OCaml Documentation Open Thread

Yes the watermarking process is orthogonal to tooling. It simply acts on text files.

It would certainly be nice to have versioned docs of a package but I think you are blowing this a bit out of proportions. Here are the two most common usage scenarios:

  1. You’d like to have a look at a library’s documentation before installing it. In that case you are unlikely to be interested by perusing an older version of the docs. The published version of the latest version online as published by topkg publish doc will do. It would be nicer to have that in a centralized place and would be perfectly doable now without too much effort (assuming only the latest version is published).

  2. You need to access the documentation of a library from a previous version. In that case it’s likely because you are constrained to use a previous version in your project and you will actually have it installed in the opam switch of your project and odiging will be perfectly fine.

This to say that in 99% of the cases the current status quo is mostly fine and I’d rather see odoc progressing on other front than on that particular problem.


(Sadly, discuss insists that my reply must be at least 20 chars long.)

The magnitude of this problem depends on personal patterns I suppose. I struggle with this issue quite a bit when trying to share or read documentation links that don’t change.

But I agree with you that odoc has bigger fish to fry. This problem can be easily solved as part of the opam package publishing process.

I was reading Using Core_kernel.List.mem. And why usingBase&Core instead of stdlib? and there was some discussion by @perry and @Yaron_Minsky about Jane Street docs (and Base/Core in particular). In particular, @perry had some thoughts: Using Core_kernel.List.mem. And why usingBase&Core instead of stdlib?

I wanted to drop a reference here and follow-up with some thoughts of my own.

To summarize:

  1. There is too much indirection from the entry-point of documentation to the modules of interest.
  2. For some important function (e.g. Hashtbl.create) the parameters are not documented.

I agree with (1), but also admit that this is likely an issue that can be solved by tooling (as @Yaron_Minsky mentioned). I tend actually not to agree that (2) is a major issue. That being said, a very closely related issue to (2) is understanding the use of first-class modules in Base/Core.

I find that people who are getting started with JS libraries have a difficult time getting a hold of the types they want (e.g. a Map) but once they know how to create one, they have no issue looking through the docs and figuring out what the different operations do (find, find_exn, etc.)

Some of how to use the first-class modules is explained in Real World OCaml (and this is often where I point people who ask me), but perhaps a more complete description would be useful.

Admittedly, some of this will become more approachable as the “indirection problem” is solved. The type (module Base__.Hashtbl_intf.Key with type t = 'a) would look a lot less scary if it looked like (module Base.Hashtbl.Key with type t = 'a).

The other question I get is: “Okay, I get that I have to pass a module as the argument here, and that the module has to satisfy the interface … but how do I get one of those modules?”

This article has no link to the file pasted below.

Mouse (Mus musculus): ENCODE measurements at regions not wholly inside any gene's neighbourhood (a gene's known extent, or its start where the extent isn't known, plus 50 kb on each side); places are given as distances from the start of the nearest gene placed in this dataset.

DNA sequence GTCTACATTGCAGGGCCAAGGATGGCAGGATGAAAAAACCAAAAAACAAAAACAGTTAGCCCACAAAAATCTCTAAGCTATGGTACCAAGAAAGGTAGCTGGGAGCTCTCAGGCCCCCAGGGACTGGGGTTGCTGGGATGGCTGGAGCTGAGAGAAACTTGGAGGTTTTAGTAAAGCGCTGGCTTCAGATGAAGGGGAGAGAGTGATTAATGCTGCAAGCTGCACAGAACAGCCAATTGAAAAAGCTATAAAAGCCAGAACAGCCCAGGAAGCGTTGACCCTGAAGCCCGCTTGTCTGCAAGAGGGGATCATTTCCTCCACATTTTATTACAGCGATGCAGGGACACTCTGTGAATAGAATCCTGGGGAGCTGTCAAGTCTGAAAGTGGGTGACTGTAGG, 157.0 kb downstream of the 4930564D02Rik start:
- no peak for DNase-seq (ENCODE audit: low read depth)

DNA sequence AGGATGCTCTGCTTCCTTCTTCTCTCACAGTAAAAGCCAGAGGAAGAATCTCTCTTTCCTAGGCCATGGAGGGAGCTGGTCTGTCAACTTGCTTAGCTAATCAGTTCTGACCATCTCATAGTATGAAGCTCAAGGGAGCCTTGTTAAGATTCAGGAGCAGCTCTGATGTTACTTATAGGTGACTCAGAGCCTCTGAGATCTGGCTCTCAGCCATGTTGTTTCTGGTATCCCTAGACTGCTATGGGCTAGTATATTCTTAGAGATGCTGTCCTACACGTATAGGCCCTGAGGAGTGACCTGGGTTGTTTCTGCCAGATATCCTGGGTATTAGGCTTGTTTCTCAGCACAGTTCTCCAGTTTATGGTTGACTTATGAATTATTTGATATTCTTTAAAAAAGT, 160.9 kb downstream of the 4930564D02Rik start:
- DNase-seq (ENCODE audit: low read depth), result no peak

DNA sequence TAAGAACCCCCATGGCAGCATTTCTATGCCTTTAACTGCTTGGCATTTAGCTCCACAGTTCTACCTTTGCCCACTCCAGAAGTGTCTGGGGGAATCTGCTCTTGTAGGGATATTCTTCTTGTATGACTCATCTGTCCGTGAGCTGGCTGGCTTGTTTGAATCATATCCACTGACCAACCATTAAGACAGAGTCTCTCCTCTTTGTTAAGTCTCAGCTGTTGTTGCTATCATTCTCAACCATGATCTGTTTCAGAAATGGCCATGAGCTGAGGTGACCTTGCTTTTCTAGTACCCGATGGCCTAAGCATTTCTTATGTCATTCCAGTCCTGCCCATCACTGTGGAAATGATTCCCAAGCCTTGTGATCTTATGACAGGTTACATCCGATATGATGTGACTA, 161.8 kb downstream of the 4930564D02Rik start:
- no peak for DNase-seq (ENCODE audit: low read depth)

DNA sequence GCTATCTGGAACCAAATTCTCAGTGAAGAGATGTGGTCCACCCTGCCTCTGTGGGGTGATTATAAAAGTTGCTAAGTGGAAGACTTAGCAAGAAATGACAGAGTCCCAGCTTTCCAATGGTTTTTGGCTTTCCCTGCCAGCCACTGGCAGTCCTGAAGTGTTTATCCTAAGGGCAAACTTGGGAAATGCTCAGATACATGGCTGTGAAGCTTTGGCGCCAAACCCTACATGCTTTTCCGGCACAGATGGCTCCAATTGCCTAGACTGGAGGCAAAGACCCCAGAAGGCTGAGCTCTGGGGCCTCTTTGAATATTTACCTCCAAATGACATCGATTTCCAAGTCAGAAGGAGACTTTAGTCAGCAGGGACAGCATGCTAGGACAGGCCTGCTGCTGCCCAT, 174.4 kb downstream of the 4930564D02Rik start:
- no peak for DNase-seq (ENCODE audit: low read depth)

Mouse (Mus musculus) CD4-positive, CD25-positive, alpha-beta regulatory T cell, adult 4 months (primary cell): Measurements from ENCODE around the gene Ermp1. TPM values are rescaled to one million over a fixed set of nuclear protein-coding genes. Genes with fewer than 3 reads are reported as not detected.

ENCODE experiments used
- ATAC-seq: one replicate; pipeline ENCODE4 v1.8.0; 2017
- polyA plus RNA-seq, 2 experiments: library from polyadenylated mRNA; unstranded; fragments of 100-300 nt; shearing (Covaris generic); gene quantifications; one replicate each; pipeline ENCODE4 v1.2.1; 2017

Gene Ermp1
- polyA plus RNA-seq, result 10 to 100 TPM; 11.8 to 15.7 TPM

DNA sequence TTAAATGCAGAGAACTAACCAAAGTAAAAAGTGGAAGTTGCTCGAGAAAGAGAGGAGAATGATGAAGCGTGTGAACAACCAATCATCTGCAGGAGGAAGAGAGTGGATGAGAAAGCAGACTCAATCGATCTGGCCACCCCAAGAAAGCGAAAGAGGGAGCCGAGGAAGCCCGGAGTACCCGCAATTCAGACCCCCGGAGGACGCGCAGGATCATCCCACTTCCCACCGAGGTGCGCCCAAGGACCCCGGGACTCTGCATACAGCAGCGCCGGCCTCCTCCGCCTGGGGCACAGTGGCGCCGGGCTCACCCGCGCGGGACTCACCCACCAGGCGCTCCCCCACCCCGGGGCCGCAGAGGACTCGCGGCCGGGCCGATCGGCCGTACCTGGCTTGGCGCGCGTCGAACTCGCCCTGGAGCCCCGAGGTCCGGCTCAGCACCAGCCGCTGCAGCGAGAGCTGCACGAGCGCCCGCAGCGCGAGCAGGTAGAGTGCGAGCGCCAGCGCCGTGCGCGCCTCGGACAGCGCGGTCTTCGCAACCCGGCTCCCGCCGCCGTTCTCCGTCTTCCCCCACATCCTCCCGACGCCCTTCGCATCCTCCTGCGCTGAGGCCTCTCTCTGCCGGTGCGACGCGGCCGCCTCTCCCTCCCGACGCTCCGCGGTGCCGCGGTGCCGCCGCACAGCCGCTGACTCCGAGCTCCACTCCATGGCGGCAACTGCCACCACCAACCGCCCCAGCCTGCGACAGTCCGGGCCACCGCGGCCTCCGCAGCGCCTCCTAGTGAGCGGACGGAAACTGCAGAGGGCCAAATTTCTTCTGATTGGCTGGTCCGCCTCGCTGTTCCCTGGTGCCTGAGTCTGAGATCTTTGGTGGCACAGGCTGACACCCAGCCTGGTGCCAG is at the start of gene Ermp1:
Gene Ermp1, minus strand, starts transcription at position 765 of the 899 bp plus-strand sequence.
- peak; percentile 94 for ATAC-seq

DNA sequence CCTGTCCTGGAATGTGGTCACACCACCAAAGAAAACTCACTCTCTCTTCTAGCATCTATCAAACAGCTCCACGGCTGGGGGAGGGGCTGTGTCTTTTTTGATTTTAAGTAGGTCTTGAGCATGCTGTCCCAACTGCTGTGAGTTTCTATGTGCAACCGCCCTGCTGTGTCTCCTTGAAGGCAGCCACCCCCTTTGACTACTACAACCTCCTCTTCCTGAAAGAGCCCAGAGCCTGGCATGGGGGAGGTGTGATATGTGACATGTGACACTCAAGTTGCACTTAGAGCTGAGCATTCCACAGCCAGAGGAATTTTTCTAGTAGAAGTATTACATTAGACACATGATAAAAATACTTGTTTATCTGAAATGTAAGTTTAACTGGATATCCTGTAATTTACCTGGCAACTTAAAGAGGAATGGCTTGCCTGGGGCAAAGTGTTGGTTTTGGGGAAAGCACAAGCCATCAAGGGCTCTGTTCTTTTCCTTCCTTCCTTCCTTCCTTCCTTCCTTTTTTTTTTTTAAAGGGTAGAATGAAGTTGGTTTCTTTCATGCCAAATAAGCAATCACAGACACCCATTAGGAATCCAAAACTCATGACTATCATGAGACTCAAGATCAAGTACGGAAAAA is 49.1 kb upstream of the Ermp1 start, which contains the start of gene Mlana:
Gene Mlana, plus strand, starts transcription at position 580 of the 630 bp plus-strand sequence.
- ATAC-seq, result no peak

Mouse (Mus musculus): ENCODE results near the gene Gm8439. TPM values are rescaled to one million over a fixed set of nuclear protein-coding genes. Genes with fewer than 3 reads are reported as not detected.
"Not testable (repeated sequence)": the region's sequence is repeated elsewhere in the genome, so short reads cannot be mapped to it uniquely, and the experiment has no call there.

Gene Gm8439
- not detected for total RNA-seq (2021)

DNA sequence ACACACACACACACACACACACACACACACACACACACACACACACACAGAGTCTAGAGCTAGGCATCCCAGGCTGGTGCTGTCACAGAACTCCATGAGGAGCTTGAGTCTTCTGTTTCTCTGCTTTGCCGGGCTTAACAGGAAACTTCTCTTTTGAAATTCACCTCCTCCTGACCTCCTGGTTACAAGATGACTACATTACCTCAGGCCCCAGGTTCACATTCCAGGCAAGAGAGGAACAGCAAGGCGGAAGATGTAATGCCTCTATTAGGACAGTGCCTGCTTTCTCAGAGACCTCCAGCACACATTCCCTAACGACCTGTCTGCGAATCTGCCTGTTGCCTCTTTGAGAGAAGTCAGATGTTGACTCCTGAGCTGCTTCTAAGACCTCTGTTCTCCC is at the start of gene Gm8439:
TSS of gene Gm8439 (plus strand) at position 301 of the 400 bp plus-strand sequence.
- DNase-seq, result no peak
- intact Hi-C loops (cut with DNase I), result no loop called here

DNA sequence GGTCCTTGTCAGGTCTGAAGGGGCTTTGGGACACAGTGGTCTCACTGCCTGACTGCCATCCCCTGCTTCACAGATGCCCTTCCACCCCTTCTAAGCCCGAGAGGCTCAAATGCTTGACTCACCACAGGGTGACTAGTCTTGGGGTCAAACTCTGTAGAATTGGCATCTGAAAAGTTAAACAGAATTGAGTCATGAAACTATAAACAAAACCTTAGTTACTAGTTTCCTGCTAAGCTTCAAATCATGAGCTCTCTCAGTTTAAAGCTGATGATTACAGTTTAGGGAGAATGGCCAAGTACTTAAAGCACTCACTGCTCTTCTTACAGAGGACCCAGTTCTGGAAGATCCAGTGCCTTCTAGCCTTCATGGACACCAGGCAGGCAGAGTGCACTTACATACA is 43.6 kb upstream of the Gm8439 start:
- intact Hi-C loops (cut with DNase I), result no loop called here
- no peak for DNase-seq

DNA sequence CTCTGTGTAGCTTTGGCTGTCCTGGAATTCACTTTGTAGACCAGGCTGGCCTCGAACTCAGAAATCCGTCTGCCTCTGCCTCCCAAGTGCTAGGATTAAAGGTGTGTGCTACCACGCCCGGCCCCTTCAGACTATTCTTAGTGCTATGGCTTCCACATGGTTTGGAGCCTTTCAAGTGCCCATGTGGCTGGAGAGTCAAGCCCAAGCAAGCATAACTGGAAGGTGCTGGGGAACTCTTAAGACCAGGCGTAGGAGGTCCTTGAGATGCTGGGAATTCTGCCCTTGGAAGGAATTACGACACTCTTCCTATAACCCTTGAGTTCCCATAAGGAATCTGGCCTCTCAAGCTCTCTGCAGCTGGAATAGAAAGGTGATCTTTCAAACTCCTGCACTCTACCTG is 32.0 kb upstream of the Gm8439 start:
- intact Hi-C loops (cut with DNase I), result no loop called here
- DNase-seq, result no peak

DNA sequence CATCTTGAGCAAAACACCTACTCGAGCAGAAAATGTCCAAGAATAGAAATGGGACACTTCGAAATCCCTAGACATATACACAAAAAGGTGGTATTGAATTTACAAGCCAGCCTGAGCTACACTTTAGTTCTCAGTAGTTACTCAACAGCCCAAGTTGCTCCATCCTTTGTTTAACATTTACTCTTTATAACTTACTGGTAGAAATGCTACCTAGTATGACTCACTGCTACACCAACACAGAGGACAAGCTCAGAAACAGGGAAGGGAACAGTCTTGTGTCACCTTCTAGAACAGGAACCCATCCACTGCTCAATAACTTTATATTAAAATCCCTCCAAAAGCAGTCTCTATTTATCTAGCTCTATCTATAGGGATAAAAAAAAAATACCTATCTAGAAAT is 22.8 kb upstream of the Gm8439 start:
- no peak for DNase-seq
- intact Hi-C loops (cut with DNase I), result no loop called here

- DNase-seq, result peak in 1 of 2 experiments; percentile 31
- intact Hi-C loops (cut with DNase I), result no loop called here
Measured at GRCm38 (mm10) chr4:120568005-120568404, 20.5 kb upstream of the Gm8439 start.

So, often people don’t realize that many of the standard types that you might want to use as the key type in a Map/Hashtbl are designed to satisfy that interface. For example, if I’m new and don’t know any better I may just go to https://ocaml.janestreet.com/ocaml-core/latest/doc/base/Base/String/ and then get discouraged because there’s no indication that this module satisfies the interface for Hashtbl keys.

Hope this is helpful, just trying to transfer the conversation back to this thread and add my 2 cents.

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I’m afraid that quoting @perry in extenso in this thread is adding uselessly a lot of stuff (a simple pointer would have been enough).
Moreover, regarding the discussion itself, can we consider it as a documentation (i.e. some information that helps to decide which stdlib is good for us, why and how tu use it) or as discussion exposing several standpoints?
Eventually, If there should be a real documentation for that, I’ve heard that it could/should be OCamlVerse.

EDIT: all your thoughts are of course very welcome :wink:

Point taken, I removed the quote and replaced it with a link.

I’m not sure how this thread has evolved (I haven’t kept up with all of it), but my understanding is that its purpose is to discuss as a community the state of documentation and how to improve it.

This tweet caught my attention because it perfectly applies to OCaml also. OCaml docs, like Haskell, are good at the “hard documentation,” and bad at the “soft documentation.” I’ve copied the soft documentation list from the slide below.

  • Problem definition
  • Installation/setup
  • Multiple examples
  • Prose: how, why, when and when not
  • Terminology explanation
  • Contribution guidelines
  • FAQs
  • Tutorials

Sometimes, sadly, they’re also bad at the hard documentation, but yes, this is a very useful distinction to make.

Soft documentation is essential for adoption, and for a library to gain more contributors. I think it’s easier to fix the hard documentation if you have proper soft documentation.